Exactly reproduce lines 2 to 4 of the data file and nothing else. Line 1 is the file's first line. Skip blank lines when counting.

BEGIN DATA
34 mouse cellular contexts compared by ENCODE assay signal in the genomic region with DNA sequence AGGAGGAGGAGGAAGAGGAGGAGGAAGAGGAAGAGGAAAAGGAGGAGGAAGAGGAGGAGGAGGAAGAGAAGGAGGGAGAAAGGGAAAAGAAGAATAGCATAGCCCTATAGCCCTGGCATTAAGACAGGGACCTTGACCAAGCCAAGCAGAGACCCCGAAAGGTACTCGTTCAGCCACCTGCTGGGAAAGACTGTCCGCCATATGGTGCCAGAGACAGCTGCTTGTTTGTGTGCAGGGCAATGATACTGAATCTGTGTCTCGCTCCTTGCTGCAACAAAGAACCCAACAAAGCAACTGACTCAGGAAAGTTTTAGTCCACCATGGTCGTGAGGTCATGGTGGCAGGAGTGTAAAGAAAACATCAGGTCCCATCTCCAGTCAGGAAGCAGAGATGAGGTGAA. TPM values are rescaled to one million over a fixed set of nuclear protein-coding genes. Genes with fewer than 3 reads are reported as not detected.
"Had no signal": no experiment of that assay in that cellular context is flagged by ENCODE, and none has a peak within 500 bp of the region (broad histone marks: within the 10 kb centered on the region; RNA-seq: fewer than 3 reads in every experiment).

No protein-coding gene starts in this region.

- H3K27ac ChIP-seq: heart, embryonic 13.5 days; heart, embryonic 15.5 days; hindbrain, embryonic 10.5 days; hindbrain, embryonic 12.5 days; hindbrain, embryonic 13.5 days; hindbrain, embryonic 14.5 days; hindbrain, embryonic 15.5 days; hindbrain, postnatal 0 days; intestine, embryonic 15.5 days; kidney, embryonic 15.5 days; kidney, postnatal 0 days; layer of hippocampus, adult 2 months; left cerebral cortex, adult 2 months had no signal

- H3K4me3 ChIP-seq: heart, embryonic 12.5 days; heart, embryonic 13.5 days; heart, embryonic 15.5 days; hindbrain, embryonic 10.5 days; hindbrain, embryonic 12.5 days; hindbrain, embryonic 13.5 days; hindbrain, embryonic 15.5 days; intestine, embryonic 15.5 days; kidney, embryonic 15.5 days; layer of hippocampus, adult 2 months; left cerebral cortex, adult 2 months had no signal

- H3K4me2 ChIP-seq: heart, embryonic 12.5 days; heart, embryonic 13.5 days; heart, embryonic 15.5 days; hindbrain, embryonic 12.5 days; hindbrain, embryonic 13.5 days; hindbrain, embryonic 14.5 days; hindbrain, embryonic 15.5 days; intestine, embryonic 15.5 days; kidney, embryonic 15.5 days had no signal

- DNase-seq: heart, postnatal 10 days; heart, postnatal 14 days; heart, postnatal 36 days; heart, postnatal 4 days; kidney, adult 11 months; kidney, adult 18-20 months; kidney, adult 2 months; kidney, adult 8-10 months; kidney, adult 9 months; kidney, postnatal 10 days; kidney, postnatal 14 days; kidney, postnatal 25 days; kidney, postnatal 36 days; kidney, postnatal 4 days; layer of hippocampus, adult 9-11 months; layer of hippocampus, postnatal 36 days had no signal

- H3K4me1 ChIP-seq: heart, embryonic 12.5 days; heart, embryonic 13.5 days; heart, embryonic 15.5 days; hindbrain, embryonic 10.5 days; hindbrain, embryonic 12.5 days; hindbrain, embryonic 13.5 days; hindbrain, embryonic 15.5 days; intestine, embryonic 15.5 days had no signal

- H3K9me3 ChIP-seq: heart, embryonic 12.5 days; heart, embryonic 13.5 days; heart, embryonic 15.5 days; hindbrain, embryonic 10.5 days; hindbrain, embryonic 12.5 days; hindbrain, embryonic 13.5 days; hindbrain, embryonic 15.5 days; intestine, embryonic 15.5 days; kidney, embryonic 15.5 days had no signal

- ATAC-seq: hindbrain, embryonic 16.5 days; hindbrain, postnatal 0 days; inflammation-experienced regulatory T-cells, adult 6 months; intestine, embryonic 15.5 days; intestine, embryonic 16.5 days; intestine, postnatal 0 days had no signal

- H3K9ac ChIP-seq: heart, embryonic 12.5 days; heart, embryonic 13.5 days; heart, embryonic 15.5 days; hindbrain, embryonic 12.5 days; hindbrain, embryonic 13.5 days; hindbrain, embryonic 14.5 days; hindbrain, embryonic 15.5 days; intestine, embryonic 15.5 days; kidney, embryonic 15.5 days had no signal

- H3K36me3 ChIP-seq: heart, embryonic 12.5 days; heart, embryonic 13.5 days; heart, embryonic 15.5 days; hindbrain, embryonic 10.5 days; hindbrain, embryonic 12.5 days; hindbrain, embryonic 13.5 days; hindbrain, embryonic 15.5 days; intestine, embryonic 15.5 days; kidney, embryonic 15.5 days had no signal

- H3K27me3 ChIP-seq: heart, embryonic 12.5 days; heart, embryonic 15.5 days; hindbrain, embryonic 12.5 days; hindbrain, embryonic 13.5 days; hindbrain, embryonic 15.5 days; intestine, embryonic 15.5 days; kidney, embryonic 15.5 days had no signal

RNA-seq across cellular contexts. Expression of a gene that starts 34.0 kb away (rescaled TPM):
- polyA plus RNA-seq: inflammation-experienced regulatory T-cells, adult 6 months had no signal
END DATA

"Had no signal": no experiment of that assay in that cellular context is flagged by ENCODE, and none has a peak within 500 bp of the region (broad histone marks: within the 10 kb centered on the region; RNA-seq: fewer than 3 reads in every experiment).

No protein-coding gene starts in this region.

- H3K27ac ChIP-seq: heart, embryonic 13.5 days; heart, embryonic 15.5 days; hindbrain, embryonic 10.5 days; hindbrain, embryonic 12.5 days; hindbrain, embryonic 13.5 days; hindbrain, embryonic 14.5 days; hindbrain, embryonic 15.5 days; hindbrain, postnatal 0 days; intestine, embryonic 15.5 days; kidney, embryonic 15.5 days; kidney, postnatal 0 days; layer of hippocampus, adult 2 months; left cerebral cortex, adult 2 months had no signal